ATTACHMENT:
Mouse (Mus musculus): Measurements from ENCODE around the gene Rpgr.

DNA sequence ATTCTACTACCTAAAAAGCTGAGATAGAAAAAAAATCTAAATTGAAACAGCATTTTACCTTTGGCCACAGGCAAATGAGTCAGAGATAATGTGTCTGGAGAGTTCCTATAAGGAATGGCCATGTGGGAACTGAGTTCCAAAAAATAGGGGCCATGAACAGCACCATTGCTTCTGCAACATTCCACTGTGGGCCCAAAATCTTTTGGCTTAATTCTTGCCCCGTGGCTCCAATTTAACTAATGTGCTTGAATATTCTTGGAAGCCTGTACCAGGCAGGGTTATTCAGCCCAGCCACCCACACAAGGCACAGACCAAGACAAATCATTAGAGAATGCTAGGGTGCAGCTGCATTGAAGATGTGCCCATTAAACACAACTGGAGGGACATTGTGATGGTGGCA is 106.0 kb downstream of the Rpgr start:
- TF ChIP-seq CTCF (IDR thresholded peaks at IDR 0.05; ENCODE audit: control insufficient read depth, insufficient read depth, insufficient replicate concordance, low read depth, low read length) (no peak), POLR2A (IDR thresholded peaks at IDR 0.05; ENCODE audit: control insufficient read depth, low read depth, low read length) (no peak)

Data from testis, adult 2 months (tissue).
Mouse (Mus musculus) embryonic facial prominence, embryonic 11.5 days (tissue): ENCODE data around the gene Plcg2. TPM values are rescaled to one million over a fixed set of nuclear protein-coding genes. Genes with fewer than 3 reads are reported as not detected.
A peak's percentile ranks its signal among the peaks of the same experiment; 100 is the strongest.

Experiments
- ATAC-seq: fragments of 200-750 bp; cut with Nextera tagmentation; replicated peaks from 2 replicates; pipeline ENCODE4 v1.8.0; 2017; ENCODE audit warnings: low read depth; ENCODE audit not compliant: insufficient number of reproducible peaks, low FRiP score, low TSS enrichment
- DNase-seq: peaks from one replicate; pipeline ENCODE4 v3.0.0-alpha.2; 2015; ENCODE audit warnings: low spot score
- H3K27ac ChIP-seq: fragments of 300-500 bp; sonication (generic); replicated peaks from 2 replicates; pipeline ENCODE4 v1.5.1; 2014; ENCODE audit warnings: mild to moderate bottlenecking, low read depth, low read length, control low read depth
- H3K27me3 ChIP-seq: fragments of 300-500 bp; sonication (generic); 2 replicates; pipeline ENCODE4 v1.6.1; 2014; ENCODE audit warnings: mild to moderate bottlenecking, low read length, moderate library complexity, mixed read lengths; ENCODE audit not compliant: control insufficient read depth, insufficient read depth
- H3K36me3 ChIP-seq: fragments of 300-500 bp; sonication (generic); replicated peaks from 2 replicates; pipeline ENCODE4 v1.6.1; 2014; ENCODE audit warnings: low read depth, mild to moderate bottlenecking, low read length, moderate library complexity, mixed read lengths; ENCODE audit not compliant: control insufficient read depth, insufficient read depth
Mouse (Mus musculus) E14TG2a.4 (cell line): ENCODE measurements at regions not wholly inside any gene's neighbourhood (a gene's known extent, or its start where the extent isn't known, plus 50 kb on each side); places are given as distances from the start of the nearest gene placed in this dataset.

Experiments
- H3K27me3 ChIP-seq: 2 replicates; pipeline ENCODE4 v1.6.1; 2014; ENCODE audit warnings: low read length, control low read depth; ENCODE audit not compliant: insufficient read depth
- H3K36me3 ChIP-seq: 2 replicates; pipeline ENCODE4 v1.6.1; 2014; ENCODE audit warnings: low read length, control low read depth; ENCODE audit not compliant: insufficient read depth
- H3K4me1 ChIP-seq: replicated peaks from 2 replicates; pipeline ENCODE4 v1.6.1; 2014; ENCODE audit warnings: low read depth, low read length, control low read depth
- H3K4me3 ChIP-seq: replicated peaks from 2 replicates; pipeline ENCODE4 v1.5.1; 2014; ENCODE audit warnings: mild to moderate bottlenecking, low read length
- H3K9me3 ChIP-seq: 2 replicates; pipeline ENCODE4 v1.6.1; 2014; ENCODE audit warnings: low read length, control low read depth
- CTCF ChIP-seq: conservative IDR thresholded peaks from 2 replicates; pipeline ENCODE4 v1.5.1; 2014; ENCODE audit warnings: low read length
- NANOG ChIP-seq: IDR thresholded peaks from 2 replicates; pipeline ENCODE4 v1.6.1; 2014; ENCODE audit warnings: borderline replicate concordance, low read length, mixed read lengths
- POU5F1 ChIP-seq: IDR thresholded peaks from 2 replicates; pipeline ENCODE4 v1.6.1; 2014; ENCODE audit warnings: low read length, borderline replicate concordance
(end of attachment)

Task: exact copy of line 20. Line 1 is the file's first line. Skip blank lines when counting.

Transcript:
- CTCF ChIP-seq: conservative IDR thresholded peaks from 2 replicates; pipeline ENCODE4 v1.5.1; 2014; ENCODE audit warnings: low read length